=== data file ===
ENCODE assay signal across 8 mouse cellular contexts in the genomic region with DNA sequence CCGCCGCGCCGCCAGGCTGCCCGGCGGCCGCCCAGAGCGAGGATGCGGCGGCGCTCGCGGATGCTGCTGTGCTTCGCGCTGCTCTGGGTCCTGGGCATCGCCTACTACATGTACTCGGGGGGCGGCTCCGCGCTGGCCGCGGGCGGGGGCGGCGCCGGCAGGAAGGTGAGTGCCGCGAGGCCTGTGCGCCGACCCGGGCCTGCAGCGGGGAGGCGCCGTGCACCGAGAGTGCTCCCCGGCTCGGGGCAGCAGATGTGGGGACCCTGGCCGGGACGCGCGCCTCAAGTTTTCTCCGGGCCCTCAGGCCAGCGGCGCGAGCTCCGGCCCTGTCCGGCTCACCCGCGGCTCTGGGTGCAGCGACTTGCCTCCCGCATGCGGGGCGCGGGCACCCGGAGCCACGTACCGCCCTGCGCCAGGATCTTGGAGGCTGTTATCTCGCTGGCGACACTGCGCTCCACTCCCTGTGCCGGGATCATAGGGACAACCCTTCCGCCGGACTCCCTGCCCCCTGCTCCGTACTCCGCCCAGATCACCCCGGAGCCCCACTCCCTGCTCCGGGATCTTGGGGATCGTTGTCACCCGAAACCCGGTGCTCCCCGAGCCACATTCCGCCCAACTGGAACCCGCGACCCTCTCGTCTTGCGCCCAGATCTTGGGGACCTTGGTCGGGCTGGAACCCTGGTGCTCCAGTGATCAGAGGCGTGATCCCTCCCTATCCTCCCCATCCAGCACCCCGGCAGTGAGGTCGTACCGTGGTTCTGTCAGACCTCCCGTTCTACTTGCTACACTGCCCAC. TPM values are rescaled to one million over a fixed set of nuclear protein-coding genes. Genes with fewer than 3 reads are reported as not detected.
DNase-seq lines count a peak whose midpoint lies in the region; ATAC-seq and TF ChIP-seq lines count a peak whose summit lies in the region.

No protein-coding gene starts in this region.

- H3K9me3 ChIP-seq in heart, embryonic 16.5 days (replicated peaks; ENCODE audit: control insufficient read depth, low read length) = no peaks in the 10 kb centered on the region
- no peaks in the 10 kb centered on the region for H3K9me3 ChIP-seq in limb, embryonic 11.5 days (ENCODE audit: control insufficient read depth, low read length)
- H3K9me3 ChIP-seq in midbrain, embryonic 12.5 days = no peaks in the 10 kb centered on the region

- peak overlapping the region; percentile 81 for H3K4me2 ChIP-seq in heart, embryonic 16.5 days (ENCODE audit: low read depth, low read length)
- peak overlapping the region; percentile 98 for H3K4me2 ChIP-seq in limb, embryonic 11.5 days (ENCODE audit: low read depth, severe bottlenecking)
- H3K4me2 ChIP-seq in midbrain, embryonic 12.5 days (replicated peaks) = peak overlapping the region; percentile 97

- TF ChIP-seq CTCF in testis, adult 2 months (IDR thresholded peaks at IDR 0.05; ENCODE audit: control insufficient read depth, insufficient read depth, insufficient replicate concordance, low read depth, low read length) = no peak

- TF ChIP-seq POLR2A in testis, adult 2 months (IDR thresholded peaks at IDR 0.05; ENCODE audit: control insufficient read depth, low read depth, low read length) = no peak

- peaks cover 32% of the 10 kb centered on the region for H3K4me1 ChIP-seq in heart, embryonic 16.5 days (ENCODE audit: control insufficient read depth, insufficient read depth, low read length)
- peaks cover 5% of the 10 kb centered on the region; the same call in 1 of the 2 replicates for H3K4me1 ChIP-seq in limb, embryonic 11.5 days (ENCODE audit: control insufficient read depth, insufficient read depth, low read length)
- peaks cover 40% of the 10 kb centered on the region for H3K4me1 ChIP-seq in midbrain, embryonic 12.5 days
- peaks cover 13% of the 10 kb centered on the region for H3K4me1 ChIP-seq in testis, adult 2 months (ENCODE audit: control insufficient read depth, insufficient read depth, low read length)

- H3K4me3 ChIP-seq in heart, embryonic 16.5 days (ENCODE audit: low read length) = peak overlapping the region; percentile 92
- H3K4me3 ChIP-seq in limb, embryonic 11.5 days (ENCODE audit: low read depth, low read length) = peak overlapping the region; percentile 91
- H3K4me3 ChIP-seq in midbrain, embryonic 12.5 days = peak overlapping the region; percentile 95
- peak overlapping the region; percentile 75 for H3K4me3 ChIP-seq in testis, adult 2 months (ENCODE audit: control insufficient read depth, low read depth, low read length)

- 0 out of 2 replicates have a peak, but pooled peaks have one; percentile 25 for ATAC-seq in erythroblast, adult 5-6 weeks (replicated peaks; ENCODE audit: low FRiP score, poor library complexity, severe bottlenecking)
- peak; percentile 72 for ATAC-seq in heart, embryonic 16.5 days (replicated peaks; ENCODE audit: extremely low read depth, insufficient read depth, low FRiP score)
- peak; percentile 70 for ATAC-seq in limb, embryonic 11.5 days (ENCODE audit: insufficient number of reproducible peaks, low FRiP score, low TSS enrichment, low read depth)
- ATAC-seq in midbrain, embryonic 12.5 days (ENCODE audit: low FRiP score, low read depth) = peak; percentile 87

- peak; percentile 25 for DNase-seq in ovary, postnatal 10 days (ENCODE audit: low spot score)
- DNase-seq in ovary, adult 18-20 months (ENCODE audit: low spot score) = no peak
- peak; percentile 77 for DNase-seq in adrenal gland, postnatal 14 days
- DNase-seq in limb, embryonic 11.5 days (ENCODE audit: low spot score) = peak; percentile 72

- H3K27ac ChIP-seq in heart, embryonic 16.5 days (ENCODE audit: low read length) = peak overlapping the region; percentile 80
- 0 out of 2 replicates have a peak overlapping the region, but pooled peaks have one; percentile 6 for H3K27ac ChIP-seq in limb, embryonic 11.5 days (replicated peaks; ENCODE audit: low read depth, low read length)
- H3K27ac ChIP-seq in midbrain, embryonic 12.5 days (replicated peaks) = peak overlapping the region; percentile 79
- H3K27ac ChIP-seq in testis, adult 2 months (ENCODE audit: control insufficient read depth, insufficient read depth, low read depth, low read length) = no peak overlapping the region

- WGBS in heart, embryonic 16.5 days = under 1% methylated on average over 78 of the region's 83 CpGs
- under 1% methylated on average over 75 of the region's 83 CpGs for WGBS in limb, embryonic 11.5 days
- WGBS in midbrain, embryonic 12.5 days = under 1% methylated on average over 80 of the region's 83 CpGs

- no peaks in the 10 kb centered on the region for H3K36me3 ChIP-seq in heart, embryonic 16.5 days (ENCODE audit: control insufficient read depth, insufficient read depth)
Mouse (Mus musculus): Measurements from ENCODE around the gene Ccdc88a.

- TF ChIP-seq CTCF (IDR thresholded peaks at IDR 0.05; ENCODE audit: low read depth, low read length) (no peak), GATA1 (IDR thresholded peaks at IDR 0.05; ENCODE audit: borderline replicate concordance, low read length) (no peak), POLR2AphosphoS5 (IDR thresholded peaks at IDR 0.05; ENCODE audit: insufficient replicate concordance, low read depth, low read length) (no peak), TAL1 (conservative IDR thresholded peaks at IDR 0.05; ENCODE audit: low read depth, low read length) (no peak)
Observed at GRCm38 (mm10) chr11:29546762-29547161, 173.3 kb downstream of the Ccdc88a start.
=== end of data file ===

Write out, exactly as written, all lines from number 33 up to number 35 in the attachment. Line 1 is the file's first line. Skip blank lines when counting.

- under 1% methylated on average over 75 of the region's 83 CpGs for WGBS in limb, embryonic 11.5 days
- WGBS in midbrain, embryonic 12.5 days = under 1% methylated on average over 80 of the region's 83 CpGs

- no peaks in the 10 kb centered on the region for H3K36me3 ChIP-seq in heart, embryonic 16.5 days (ENCODE audit: control insufficient read depth, insufficient read depth)